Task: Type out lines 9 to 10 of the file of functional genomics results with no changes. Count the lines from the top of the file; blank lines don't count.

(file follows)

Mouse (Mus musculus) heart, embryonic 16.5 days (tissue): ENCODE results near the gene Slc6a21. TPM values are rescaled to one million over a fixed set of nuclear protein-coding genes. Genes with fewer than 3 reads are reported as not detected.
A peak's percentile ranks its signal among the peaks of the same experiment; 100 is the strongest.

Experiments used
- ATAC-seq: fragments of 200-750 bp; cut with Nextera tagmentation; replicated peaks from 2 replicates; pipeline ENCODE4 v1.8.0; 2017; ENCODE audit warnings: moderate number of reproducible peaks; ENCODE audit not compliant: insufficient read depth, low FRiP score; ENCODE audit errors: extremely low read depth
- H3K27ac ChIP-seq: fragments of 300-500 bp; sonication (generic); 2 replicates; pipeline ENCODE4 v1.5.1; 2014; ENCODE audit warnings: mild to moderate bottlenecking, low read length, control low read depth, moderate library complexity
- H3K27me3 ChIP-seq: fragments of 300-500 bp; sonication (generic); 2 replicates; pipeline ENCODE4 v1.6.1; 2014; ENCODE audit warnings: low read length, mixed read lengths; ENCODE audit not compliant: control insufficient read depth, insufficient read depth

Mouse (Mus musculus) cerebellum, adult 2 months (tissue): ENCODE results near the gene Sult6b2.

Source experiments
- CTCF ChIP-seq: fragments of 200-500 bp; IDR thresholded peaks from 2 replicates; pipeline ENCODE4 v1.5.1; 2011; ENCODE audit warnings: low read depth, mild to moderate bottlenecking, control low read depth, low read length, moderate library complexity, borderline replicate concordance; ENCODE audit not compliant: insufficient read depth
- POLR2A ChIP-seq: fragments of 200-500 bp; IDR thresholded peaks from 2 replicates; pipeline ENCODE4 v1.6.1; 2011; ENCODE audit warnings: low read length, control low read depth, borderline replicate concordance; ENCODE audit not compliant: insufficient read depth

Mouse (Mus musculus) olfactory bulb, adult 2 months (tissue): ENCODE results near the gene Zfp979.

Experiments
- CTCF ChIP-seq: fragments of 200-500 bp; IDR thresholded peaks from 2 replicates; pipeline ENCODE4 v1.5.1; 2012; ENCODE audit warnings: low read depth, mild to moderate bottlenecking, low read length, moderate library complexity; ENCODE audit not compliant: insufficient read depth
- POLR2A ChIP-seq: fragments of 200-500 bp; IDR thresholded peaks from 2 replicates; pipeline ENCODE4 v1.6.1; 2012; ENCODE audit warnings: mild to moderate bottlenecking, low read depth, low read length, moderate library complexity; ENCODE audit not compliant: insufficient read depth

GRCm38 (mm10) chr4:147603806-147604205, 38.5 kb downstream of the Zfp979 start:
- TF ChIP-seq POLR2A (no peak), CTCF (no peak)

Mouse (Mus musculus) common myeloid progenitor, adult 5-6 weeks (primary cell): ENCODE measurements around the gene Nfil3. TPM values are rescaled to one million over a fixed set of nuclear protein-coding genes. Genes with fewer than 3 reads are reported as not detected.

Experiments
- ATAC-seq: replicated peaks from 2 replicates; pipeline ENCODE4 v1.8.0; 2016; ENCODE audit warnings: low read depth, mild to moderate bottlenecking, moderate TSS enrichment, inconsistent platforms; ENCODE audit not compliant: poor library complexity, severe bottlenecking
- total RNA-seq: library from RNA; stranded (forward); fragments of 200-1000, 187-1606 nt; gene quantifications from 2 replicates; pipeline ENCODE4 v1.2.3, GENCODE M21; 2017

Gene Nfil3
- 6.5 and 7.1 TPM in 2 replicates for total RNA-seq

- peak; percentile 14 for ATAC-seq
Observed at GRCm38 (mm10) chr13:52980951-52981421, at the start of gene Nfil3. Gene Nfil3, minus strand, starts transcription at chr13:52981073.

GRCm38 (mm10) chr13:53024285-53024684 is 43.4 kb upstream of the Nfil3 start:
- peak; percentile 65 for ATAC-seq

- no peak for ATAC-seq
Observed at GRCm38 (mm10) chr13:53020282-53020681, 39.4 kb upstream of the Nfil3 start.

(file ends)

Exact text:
- CTCF ChIP-seq: fragments of 200-500 bp; IDR thresholded peaks from 2 replicates; pipeline ENCODE4 v1.5.1; 2011; ENCODE audit warnings: low read depth, mild to moderate bottlenecking, control low read depth, low read length, moderate library complexity, borderline replicate concordance; ENCODE audit not compliant: insufficient read depth
- POLR2A ChIP-seq: fragments of 200-500 bp; IDR thresholded peaks from 2 replicates; pipeline ENCODE4 v1.6.1; 2011; ENCODE audit warnings: low read length, control low read depth, borderline replicate concordance; ENCODE audit not compliant: insufficient read depth